Lowbrow is something that sprung up in the late 1970s in Los Angeles.
The populist, underground art movement was often called 'pop surrealism' and originally came about because LA was unrestrained from following any of the usual art rules that you'd often find in art meccas such as New York or Paris. Besides, LA could never compete with those places, hence the need to find its own way.
There's often a cheeky sense of humour to Lowbrow – sometimes gleeful, sometimes impish, and sometimes sarcastic. Today, Lowbrow continues thanks to the intriguing works of American artist Joe Sorren, who transports viewers into a mysterious world of odd, impish characters and imaginative environments with his illustrative oil paintings.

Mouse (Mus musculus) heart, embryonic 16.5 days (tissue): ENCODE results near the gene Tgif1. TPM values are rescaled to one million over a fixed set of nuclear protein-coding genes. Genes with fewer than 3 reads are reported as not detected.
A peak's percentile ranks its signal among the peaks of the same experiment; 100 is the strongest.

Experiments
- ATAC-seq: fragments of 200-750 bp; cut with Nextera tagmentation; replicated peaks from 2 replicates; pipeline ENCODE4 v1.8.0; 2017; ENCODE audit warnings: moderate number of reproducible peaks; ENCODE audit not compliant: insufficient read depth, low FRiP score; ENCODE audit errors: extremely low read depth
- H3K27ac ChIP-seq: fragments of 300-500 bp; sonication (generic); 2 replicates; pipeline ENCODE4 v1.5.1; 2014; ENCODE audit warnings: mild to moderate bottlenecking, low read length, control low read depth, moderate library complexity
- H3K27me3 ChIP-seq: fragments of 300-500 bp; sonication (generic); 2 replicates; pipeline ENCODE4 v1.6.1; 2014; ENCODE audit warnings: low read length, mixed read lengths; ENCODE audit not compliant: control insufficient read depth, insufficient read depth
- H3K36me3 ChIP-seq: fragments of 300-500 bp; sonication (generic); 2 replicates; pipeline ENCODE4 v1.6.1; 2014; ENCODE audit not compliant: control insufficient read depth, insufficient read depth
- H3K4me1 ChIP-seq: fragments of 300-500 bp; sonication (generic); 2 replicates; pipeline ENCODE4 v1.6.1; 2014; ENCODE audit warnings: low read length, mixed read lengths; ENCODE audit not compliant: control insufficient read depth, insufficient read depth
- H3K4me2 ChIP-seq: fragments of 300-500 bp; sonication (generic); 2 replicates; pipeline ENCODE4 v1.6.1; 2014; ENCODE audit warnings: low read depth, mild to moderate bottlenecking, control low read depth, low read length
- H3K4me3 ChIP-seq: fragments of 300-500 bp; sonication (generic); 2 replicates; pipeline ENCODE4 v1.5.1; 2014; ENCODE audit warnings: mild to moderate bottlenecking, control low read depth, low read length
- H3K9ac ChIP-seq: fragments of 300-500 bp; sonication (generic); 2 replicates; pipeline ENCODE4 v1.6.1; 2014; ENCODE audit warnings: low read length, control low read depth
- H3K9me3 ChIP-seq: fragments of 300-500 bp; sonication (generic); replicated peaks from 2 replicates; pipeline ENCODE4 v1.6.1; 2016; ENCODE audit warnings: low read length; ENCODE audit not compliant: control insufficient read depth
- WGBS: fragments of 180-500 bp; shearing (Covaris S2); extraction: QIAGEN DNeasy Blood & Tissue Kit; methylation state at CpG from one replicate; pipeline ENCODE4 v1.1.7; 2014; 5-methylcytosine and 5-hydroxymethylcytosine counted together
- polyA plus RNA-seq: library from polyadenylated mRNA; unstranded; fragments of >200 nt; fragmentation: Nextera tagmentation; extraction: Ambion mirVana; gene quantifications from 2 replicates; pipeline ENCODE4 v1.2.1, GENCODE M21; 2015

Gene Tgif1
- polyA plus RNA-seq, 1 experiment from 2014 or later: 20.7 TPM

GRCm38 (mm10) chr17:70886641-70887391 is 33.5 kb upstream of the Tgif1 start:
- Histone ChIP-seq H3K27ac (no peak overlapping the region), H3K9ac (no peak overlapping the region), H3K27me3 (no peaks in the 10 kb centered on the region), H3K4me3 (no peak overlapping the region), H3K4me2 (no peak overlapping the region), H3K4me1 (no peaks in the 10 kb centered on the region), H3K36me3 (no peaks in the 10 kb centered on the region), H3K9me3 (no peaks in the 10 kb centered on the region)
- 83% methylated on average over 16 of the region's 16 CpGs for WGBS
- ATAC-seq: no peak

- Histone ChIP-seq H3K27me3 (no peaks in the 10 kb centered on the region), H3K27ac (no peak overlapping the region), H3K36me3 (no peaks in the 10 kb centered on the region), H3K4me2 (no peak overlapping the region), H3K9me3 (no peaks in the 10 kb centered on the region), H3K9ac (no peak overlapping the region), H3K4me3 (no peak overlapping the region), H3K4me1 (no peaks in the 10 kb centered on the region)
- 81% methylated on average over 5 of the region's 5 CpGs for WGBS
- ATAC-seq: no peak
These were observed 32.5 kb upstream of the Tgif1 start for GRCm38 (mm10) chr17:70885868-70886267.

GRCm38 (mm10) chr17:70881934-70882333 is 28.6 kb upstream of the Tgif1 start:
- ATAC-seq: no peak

Sorren shows us that there are as much intrigue and mystery in the lighter elements of life as there are in the darker realities of humanity. This month, he will be showing at AFA of SoHo in New York City for "Knock Three Times", a new exhibition with 10 new paintings plus a collection of graphics including a new print entitled "Begin the Beguine". The event is free and open to the public. Watch the video below to hear more from the artist.